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As Congress considers regulating the regulator—in this case the Environmental Protection Agency (EPA)—it should dispense with a commonly articulated misconception that this agency’s regulations on carbon emissions will create more jobs than they cost in the short-term. “Green” energy is presented in the mainstream media as though it were the next engine of our economy, but Jeffrey Taylor and Peter Van Doren point out in Forbes that this is not the case. Wind turbines have not significantly changed in design or concept since they were first used for electronic production in the late 19th century. Today’s machines might be slightly more streamlined and efficient than their ancestors, but not nearly as efficient as fossil fuels (and also, unlike fossil fuels, they rely upon the weather).
Advocates of "green" technologies never tire of saying that their policies will create thousands of jobs, but because these technologies are less efficient, the incentives or programs which would supposedly finance these jobs would need to be paid for either in higher taxes, more borrowing, or less spending on other initiatives—a long way of saying they would cost jobs also. The third option for financing these programs—less government spending in other areas—is definitely more welcome than taxes or borrowing, but whether the government should spend less on defense or education to pay for “green” technologies is a dubious assertion.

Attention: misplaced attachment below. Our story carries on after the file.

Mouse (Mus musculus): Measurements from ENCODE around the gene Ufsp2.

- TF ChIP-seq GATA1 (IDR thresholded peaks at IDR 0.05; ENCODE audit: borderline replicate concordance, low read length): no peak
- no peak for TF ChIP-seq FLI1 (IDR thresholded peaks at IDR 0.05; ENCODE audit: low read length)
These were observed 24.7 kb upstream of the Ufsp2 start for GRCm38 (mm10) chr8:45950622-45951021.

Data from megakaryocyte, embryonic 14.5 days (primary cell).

It is unlikely that the government would take this course anyway. Most of the cost of promoting “green” technologies would probably come through energy taxes or regulation which would pinch Americans both through less employment as companies tightened their belts and through higher prices as companies off-loaded their production costs. Regardless of one’s position on the effects of carbon omissions in the atmosphere, it is not progress when regulations make citizens (who are already struggling to cover their basic needs) pay for more expensive heating and gasoline at governmentally-inflated prices.
Defenders of such policies claim that this is the only means to make alternative fuels economically viable; this will be necessary, they say, if these technologies are to ever become a credible alternative to conventional fossil fuels. The correct response to this claim is that, if such technologies cannot become economically viable on their own, they will never be a credible alternative to fossil fuels. Those concerned about the environment should instead concentrate on making the most efficient technologies more efficient: building lighter cars and more dynamic engines which can run farther on less oil, as manufacturers have been able to do in the past.
And, yes, if individual consumers want to spend their money on “green” technologies, they should not be prohibited from doing so in a free market. But they should not need a subsidy from a taxpayer or a goading from a regulator to make this decision. This is a common sense principle which should guide Congress as it considers reigning in the ability of EPA to destroy jobs through regulation.